It’s challenging to get them to think about populations when they’re trying to figure out how to get the patient in front of them enrolled in multiple pharmaceutical company patient assistance programs, how to arrange transportation to other appointments, how to order tests and referrals, and how to address multiple mental health issues all in a 10- to 15-minute appointment. Additionally, let’s not forget trying to get all these services pre-authorized and pre-approved because insurance companies try to block them even though they’re medically necessary. And they’re also doing it while trying to see enough patient volume to pay for employees to handle all of the above so they can actually care for patients.

Hindsight is 20/20, but it seems like it would have made more sense to put in place strategies for physicians to see how gathering discrete data can be of benefit and use those experiences to encourage people to continue through the Meaningful Use program. For those of us in groups that were ahead of the game and have been gathering that data and using it for years, how about bonuses for moving more quickly through the program?

In the announcement CMS also notes that this timeline shift will allow “more consideration of potential Stage 3 requirements [and] additional time for preparation for enhanced Stage 3 requirements.” Any Eligible Providers who don’t think this is an opportunity to make Meaningful Use even more arduous and complicated than it already is should rethink their impressions of the program. There are some providers out there who actually think this is just a three-act play. I would be shocked if Stage 3 is the end.

CMS plans to release a Notice of Proposed Rulemaking for Stage 3 in the fall of 2014 along with the 2017 Edition of the ONC Standards and Certification Criteria. The final rule is to be released in the first half of 2015 which still only gives providers and hospitals (not to mention vendors) about a year and a half to be fully compliant. That certainly doesn’t feel like we’re coming off the treadmill as much as most of us would like.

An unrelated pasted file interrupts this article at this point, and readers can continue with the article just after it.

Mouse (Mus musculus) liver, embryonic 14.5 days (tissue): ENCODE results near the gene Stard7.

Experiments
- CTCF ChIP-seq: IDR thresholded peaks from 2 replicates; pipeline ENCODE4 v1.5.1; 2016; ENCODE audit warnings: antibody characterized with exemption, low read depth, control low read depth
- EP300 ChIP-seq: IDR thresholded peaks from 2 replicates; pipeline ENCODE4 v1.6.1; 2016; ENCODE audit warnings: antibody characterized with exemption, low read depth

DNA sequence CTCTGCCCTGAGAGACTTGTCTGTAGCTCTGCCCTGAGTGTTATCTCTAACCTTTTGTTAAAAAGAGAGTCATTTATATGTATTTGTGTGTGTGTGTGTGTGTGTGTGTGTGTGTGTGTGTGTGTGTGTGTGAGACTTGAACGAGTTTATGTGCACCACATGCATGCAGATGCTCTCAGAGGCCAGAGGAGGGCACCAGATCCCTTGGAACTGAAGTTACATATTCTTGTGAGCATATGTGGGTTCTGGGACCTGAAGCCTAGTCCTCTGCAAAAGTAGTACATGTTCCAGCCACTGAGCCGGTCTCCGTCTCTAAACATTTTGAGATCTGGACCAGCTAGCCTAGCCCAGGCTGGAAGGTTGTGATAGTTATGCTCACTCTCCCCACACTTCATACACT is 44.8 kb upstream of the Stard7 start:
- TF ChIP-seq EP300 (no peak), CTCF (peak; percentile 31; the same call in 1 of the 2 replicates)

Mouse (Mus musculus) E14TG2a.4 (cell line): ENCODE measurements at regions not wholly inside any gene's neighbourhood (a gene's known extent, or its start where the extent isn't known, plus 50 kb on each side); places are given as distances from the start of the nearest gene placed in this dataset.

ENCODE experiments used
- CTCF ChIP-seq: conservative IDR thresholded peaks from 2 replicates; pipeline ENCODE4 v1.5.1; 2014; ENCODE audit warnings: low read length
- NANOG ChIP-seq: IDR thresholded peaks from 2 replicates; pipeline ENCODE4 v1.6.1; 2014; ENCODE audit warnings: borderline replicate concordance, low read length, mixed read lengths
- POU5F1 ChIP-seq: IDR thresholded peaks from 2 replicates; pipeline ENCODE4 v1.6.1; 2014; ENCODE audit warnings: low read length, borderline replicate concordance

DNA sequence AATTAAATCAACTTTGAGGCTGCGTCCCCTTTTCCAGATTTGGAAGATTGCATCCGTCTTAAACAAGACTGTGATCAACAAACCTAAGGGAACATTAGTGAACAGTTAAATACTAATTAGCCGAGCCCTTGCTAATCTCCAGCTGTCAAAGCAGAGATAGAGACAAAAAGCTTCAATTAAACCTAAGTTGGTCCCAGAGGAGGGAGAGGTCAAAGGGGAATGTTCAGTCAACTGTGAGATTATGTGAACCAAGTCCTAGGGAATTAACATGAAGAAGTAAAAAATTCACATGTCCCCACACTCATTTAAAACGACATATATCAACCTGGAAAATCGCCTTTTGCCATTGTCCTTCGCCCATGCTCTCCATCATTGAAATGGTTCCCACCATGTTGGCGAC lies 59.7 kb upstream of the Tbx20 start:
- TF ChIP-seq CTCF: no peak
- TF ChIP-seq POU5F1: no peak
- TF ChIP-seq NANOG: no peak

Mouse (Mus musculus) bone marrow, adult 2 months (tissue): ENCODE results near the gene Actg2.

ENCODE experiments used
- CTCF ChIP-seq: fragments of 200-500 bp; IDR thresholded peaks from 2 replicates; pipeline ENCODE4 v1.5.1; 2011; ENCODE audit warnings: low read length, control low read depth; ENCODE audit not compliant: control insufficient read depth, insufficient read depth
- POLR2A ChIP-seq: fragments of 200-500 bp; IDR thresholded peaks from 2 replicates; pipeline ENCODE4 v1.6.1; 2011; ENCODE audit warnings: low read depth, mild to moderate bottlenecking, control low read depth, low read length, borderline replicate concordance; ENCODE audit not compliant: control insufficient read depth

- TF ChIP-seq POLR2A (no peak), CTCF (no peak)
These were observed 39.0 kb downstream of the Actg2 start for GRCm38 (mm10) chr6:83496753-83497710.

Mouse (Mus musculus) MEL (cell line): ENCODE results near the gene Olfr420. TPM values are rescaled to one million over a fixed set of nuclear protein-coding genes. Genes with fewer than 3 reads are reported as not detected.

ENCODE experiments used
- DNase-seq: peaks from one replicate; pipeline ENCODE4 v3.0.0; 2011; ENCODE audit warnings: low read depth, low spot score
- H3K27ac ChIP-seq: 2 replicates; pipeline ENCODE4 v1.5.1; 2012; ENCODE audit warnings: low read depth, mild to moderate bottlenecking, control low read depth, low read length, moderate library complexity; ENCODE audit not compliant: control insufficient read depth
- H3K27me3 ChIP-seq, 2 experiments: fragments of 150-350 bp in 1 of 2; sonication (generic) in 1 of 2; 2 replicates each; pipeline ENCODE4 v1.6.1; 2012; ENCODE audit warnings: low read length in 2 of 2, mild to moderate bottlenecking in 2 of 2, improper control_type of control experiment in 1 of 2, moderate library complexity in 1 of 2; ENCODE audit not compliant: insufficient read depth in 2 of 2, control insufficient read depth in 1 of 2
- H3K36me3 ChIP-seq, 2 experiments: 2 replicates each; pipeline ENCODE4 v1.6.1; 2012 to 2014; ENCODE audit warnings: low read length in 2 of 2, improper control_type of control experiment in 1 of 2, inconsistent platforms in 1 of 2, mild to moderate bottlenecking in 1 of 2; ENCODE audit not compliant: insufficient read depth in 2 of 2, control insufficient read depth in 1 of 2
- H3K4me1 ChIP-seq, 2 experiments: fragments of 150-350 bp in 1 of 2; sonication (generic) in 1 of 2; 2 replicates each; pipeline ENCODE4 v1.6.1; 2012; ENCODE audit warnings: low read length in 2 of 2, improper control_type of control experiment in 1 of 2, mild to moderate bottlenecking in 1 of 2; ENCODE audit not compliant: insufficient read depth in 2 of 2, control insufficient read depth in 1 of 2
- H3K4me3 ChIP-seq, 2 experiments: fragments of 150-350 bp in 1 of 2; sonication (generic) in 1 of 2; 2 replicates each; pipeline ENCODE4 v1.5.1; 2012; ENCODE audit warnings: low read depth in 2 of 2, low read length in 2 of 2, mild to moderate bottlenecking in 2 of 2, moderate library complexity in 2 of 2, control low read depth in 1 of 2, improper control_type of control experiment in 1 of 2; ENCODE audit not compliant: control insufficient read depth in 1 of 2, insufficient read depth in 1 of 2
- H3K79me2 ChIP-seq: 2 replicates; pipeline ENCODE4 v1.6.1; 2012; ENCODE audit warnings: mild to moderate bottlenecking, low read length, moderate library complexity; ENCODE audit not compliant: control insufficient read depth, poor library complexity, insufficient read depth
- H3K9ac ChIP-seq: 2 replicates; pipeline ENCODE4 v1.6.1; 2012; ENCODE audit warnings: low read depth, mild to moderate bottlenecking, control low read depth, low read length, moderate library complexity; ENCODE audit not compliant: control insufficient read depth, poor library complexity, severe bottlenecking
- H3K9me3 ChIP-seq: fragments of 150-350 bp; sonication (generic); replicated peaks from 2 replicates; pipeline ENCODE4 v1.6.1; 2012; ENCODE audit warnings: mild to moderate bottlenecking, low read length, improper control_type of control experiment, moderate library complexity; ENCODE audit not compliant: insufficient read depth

Organizations such as CHIME have already come out stating that the timeline shift doesn’t change the fact that Stage 2 and ICD-10 are going to hit at the same time in a “perfect storm.” CHIME is pushing for flexibility in the start date of Stage 2. HIMSS is supportive of the extension but continues to ask that the first year of Stage 2 allow at least 18 months for attestation.

I did find one bit of silver lining in the announcement, and that is the voluntary nature of the 2015 Edition of certification criteria. The release specifically states that providers will not be required to upgrade to a 2015 Edition EHR and vendors who have certified to the 2014 Edition would not need to recertify. Since I’m already on a certified version that’s ready for Stage 2, it is a relief to not have to take another major regulatory upgrade for a while. Instead we can focus on updates that bring actual clinical functionality to help our patients which unfortunately feels like a novel concept, assuming our vendor is able to get back to the development plans they had before Meaningful Use reared its sometimes-ugly head.

The devil will be in the details, but I’m not going to lose sleep waiting to find out what they are. I strongly suspect our hospital will elect to continue on our current trajectory (minus the anticipated Stage 3 payments for 2016.) Unless CMS pulls a rabbit out of its hat, we’ll be OK. What do you think about the proposed changes to the MU timeline? Email me.

Email Dr. Jayne.

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One Response to “Curbside Consult with Dr. Jayne 12/9/13”

  1. 1
    Numbers skeptic Says:

    I was all in favor of providing an incentive to compensate physicians to adopt EMR’s. I even thought that the concept of MU to improve the quality of care had some merit. Having attested for three years, I now see no evidence of any quality improvement. In fact, much of the time spent is wasted (e.g. clicking ethnicity and language preferences, and making sure my patient’s tobacco use is documented in government-speak). These issues will just get worse with MU2. I am done attesting, and next year will spend that time and energy on looking for my own ways to improve the quality of care I provide.